Indigofera (which means ‘bearing indigo’) is a cosmopolitan genus of some 700 legume species found in subtropical and tropical areas. However, since Indigofera tinctoria has been grown, moved and used by people in Asia, Africa and the Middle East for millennia, the species’ native range cannot be determined with precision.
Indigofera tinctoria is a shrub which can be managed as an annual or perennial depending on where and how it is cultivated. As a legume it can be used to fix nitrogen from the atmosphere and improve soils. However, historically, the plant’s most important use has been as a dye plant, a source of the blue pigment indigo. For example, in India, indigo has been extracted from the plant for at least 5,000 years.
To extract the dye, leaves are fermented in water. The solution is then aerated and treated with alkalis to convert the colourless, water-soluble indican, found inside the plant’s cells, into blue, insoluble indigotin. However, if this highly skilled process of dye production is to be profitable, it is essential to pay attention to the sources of the raw material and the timing of each of the many steps.
In addition to Indigofera tinctoria, other members of the genus produce indigotin. For example, the tropical American shrub Indigofera suffruticosa was an important source of indigo for pre-Colombian Mesoamerican cultures, and became widely cultivated in pre-Revolutionary North America. Indigotin is also produced from other non-leguminous plants, of which the most famous is woad (Isatis tinctoria), a member of the cabbage family.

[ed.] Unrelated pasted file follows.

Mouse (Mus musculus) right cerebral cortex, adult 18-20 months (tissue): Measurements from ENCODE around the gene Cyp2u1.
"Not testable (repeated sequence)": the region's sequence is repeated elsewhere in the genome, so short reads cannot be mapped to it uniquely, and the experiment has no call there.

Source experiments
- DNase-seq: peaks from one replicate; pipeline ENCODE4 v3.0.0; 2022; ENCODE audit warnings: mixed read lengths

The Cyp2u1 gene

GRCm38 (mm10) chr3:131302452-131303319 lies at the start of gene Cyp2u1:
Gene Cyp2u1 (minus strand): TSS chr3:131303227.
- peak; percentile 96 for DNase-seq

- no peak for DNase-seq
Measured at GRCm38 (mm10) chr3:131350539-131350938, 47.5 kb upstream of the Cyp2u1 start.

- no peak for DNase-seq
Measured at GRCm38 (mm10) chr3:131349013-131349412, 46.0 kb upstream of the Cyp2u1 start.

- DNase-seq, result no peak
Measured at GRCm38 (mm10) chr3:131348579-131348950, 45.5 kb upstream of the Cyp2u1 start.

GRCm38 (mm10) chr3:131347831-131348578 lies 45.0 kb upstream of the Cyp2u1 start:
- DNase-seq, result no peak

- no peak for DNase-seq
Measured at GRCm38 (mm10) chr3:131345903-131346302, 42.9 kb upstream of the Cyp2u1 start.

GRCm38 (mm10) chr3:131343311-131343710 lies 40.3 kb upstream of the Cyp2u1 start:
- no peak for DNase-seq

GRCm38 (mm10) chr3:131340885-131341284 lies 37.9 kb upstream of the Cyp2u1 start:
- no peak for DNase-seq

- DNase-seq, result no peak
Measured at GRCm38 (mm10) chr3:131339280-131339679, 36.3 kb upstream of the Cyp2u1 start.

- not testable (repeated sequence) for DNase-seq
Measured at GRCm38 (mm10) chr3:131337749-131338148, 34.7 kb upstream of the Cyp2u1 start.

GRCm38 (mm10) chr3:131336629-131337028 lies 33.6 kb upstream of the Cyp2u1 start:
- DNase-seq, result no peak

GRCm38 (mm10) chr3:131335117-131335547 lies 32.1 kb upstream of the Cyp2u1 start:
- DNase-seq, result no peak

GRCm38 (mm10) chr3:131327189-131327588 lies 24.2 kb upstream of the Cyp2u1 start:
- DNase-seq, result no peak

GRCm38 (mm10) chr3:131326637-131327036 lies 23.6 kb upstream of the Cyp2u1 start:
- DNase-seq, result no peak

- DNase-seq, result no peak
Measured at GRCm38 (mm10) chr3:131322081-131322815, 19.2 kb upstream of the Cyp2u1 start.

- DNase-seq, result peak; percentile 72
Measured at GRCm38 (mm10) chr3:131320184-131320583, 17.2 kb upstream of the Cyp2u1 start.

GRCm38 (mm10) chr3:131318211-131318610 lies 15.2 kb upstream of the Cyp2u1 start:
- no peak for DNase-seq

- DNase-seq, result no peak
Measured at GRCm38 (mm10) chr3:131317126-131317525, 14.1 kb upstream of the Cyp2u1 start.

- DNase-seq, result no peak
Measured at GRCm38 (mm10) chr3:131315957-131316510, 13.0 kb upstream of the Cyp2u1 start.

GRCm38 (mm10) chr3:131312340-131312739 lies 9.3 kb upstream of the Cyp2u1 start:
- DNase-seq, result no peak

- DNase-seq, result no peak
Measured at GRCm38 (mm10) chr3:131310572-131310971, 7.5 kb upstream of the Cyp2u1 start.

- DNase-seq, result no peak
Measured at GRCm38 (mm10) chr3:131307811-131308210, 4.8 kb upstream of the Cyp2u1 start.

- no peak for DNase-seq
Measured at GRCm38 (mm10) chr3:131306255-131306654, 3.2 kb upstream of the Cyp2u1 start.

Until the eighteenth century, woad was the primary source of indigotin in western Europe, where the fertile areas needed for its cultivation frequently competed with areas needed for food production. Eventually, the local interests of British and European woad producers were sacrificed on the ebb and flow of imperial priorities that demanded high-value crops for cultivation in colonies. In Victorian India, the European conflict between woad and food production was repeated when famine hit areas of indigo cultivation.
The interests of both woad and indigo producers were usurped in 1883 when the German chemist Adolph von Baeyer discovered how to synthesise indigotin artificially. In 1897, about 19,000 tonnes of plant-derive indigotin was produced annually – most of this came from Indigofera tinctoria; a century later a similar amount of indigotin was produced using Baeyer’s industrial process. Major users of indigo were manufacturers of the practical, hard-wearing cloth, denim.
Balfour-Paul J 2011. Indigo: Egyptian mummies to blue jeans. The British Museum.
Harris SA 2015. What have plants ever done for us? Bodleian Publishing, pp. 103-106.